13. 13.
    Lawrie SM, Martin K, McNeill G, et al.: General practitioners’ attitudes to psychiatric and medical illness. Psychol Med 1998, 28:1463–1467.PubMedCrossRefGoogle Scholar
  14. 14.
    Carney CP, Yates WR, Goerdt CJ, Doebbeling BN: Psychiatrists’ and internists’ knowledge and attitudes about delivery of clinical preventive medical services. Psychiatr Serv 1998, 49:1594–1600.PubMedGoogle Scholar
  15. 15.
    Sullivan G, Koegel P, Kanouse DE, et al.: HIV and people with serious mental illness: the public sector’s role in reducing HIV risk and improving care. Psychiatr Serv 1999, 50:648–652.PubMedGoogle Scholar
  16. 16.
    Brunette MF, Rosenberg SD, Goodman LA, et al.: HIV risk factors among people with severe mental illness in urban and rural areas. Psyhiatr Serv 1999, 50:556–558.Google Scholar
  17. 17.
    Malow RM, McPherson S, Klimas N, et al.: Adherence to complex combination antiretroviral therapies by HIVpositive drug abusers. Psyhiatr Serv 1998, 49:1021–1022.Google Scholar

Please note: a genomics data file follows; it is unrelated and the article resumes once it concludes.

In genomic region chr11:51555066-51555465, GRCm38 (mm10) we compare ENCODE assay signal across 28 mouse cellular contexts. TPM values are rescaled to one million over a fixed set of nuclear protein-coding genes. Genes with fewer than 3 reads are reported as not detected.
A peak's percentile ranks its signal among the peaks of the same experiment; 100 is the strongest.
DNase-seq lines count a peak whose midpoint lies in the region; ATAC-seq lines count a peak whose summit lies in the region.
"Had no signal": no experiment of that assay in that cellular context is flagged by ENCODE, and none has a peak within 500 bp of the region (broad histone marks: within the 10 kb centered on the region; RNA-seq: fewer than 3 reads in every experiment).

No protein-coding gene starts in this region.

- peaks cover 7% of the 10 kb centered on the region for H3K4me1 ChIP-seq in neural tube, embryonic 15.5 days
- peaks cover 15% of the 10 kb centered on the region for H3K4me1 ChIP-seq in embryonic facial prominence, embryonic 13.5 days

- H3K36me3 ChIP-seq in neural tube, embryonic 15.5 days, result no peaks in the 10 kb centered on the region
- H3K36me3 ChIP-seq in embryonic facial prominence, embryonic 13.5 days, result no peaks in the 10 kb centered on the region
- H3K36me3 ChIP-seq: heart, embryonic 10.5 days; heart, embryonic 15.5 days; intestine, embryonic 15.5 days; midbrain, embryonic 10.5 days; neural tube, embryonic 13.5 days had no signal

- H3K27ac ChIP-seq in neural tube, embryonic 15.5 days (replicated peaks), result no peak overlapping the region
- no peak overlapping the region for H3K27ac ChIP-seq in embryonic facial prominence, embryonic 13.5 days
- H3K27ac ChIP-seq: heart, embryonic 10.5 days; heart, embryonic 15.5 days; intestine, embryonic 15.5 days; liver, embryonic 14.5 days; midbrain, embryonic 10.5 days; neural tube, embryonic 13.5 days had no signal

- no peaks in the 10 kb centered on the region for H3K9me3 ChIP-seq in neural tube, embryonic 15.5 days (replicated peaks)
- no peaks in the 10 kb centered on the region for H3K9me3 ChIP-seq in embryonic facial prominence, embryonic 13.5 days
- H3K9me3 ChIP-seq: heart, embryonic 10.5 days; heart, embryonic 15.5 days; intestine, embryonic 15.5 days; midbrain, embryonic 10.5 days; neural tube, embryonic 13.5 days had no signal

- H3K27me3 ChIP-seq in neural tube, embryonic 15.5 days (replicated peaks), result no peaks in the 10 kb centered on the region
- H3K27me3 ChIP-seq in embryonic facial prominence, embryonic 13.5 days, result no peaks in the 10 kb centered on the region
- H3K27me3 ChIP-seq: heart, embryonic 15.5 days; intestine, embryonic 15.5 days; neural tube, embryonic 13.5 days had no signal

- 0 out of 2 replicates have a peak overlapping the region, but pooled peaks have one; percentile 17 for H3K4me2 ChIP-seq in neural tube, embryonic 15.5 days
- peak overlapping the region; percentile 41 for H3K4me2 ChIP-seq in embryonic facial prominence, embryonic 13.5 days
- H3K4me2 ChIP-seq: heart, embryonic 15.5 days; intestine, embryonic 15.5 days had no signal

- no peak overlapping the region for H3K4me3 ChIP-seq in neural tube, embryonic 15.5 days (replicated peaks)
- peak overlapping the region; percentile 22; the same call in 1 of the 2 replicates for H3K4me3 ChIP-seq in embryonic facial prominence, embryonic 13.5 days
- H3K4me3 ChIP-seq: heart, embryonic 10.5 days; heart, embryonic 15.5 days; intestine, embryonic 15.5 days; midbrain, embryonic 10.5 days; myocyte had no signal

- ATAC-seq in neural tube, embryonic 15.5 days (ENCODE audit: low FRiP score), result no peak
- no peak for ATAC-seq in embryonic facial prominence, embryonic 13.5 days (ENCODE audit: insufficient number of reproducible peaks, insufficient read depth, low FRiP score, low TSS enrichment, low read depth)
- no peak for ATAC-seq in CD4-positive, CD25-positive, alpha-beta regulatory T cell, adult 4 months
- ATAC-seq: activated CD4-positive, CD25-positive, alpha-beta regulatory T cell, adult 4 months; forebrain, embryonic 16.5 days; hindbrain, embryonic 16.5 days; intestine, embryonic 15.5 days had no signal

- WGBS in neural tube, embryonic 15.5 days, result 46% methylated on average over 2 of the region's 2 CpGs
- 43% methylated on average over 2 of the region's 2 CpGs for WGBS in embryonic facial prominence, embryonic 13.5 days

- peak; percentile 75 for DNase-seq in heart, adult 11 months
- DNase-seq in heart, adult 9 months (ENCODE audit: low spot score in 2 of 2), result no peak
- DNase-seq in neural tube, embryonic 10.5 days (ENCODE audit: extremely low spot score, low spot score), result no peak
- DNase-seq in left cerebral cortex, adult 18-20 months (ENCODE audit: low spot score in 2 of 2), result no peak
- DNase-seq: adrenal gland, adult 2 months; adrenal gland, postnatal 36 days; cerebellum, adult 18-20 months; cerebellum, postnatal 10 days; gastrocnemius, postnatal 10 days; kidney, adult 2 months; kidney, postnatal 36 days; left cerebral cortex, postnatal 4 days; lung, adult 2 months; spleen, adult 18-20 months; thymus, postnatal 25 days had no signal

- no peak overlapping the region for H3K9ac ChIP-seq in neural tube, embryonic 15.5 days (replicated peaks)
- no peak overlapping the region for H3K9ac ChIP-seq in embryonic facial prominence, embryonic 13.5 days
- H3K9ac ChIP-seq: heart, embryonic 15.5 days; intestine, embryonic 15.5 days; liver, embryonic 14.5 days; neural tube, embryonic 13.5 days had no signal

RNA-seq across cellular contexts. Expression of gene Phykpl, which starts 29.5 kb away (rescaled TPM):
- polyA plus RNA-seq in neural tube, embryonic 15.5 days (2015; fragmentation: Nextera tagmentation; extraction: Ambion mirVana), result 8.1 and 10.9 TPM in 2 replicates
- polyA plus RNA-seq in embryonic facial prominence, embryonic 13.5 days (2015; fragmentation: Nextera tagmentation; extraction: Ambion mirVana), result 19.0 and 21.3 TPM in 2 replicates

18. 18.
    Walkup J, Crystal S, Sambamoorthi U: Schizophrenia and major affective disorder among Medicaid recipients with HIV/AIDS in New Jersey. Am J Public Health 1999, 89:1101–1103.PubMedGoogle Scholar
  19. 19.
    Perretta P, Akiskal HS, Nisita C, et al.: The high prevalence of bipolar II and associated cyclothymic and hyperthymic temperaments in HIV patients. J Affect Disord 1998, 50:215–224.PubMedCrossRefGoogle Scholar
  20. 20.
    Ellen SR, Judd FK, Mijch AM, Cockram A: Secondary mania in patients with HIV infection. st NZ J Psychiatry 1999, 33:353–360.CrossRefGoogle Scholar
  21. 21.